Summer Building

#1

So, This summer I plan on building our robot at home, so we can get a nice head start on the season, but this will be my first time working at home over the summer, and I want to get some more info on what and what not to do.
Should I bring an entire field home? The only place I can set up a full field is under my outside patio, can you set up fields outdoors, or will that mess them up? I live in soCal, so no worries with the weather, but is it good to set up a field outside, or should I just set up a half field in my room? Also, how much should I bring home? Should I only take a box of random metal and gears and whatnot, or should I pretty much bring home my entire supply of parts? Another thing, for teams that have successfully done summer build sessions before, are there any tips to make things easier?

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#2

We built during the summer and an important step was prototyping a lot, so definitely get most of your parts. Field wise: all we really needed were flags since we were focused on a shooting bot and a few game objects. So having the full field isn’t that mandatory but depending on the game that might change. A recommended option would be a partial field or mostly just foam tiles for the robot to drive on.

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#3

What I plan on doing is planning and cadding my robot completely out the remaining days of school after the reveal is out so I know what parts I need (and a few extra just incase things go wrong or I want to try another idea) and then building it at home over summer break. I think that would be the best solution to your parts question because you might forget something vital, I’ve done it plenty of times without a list. I’d say like a half field in your room, if it’s anything like starstruck like predicted you might only need half.

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#4

I plan to do the same type of thing (as we discussed), but I don’t think I’ll have a field in time. I’m just going to pack up all of my usual parts. I did some math on my robot this year to figure out what stuff I use the most. I’ll probably bring a bit of everything.

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#5

A half field would probably be fine since you aren’t practicing driving unless you plan on going to comps early season. I would also do lots of prototyping. This really helped our team over the summer since we tried a flywheel and a double catapult. Prototyping over the summer helped us find a design we liked for the season.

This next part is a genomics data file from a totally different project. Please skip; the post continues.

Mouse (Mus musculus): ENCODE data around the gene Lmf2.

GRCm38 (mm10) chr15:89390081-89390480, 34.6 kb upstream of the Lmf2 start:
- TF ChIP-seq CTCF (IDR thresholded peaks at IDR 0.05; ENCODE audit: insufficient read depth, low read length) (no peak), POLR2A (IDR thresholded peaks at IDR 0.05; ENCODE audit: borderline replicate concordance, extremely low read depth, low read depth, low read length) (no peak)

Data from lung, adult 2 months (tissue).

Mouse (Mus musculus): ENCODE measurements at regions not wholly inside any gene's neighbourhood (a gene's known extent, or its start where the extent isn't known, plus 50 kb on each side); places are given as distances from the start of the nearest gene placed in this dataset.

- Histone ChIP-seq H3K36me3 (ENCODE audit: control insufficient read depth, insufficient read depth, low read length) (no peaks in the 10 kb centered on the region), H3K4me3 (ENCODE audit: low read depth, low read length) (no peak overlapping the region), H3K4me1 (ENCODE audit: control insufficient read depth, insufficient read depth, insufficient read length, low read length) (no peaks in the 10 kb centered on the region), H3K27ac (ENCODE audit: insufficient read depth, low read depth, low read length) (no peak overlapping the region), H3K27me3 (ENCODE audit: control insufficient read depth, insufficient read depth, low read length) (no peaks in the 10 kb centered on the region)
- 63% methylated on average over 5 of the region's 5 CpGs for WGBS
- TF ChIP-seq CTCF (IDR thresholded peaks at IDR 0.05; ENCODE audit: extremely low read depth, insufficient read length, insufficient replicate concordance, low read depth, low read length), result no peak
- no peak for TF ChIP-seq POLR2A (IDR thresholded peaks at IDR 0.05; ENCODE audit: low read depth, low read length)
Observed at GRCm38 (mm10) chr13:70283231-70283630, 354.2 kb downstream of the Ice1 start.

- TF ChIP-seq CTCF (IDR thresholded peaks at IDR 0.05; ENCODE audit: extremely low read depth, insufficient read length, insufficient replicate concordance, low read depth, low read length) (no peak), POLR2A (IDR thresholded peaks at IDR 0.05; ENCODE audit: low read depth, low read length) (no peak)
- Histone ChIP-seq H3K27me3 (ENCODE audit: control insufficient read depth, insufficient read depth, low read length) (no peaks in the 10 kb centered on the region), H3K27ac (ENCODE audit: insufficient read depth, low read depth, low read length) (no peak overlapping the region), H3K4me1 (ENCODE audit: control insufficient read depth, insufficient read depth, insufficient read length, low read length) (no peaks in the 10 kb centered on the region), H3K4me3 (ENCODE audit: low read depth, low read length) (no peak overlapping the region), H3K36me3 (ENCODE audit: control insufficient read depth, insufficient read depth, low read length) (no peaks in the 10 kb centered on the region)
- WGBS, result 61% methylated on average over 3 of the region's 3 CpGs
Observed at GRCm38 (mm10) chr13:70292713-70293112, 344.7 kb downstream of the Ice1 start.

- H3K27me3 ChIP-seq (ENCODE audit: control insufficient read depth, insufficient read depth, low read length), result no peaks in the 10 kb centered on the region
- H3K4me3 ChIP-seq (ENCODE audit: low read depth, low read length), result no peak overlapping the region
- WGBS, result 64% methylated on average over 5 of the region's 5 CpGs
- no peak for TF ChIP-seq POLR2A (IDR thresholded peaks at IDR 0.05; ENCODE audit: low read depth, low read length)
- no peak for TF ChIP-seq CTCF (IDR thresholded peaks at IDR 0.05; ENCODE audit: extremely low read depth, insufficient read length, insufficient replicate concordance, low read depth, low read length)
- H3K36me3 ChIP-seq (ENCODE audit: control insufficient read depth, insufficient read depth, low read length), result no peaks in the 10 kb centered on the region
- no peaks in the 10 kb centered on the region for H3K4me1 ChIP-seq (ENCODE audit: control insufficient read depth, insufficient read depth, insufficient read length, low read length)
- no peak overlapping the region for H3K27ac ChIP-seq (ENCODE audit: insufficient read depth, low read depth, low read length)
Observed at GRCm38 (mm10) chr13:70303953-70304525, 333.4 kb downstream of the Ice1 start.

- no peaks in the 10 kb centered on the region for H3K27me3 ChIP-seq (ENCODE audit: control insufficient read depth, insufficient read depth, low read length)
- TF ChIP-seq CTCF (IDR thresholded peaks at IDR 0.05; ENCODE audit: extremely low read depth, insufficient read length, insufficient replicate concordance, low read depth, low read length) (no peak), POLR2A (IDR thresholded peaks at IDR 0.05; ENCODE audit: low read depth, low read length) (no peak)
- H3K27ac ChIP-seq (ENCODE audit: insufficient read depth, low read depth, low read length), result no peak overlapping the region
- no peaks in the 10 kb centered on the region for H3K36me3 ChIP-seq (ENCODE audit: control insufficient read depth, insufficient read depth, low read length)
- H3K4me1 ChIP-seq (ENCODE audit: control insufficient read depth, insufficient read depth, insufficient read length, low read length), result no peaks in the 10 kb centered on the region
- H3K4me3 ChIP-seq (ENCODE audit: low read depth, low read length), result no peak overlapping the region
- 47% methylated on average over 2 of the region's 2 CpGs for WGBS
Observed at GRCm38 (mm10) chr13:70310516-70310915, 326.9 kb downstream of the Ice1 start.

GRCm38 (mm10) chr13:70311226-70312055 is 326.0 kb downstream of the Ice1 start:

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#6

We have talked about having some planning and brainstorming sessions starting in May to get a good understanding of the game and what will be required and decide on what to prototype and test. Then we can start building in June after school lets out. We are an independent team anyway, so our parts are always home :slight_smile:

In Michigan there seems to be a scrimage event in late August that we most likely will go to so we can see other bots and learn how things work. The real season seems to start in October, so after the August event, we have a month or two to get things started to tweak and setup.

We are looking forward to a good season next year.

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#7

The MCCC/Monroe County Fair tournament is on August 3, 2019. It’s gone back-and-forth between a qualifier (Excellence award, at least) and a scrimmage. But there’s no better way to learn the rules and begin developing strategies, not to mention testing out early designs, than to do a competition. I guess it’s kind of far from California, but Monroe is in driving distance for Michigan, Ohio, and Indiana. There’s a Hotel with a “Splash Universe” in Dundee (10 minutes away) to stay at, and we give all registered teams free tickets to the fair. The biggest event in the evening is a Combine Demolition Derby!

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#8

I’m in Ohio, but it wouldn’t qualify me for my State. I might just have to wait until October, judging by how the season schedule went this year.

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#9

In 2018, it didn’t qualify for any state, it was just a scrimmage. But the chance at getting a state qualification isn’t the only reason to go to an event…

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#10

Agreed. But driving up to Michigan isn’t exactly what I intend to do early season. It makes more sense to me to have a better robot that I spent more time on for my first actual event than to stress about a scrimmage.
(Though I did watch the match vids online last year.)

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#11

We bring the whole field to a house, but that’s only because we have room and the school was rennovating. If you can’t, a half field will do just fine.
Definitely bring all your parts. You never know what you will come up with in your prototyping.

One tip, if working with friends, make sure VEX is actually what you’re meeting about, not just getting together. A few of our sessions just turned into playing Risk and chatting, not Vex.

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#12

Early August? My mistake. I thought it was late. Regardless, I’m sure the girls will see you there.

For sure, it will be our shake down to see how things work, learn the game and our robot and what needs to be “adjusted”.

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#13

The risk of seeing something shiny is always great…

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#14

Depending on the game you should either bring half of the field or all of the field. Also you should honestly bring everything home if your mentor allows you to.

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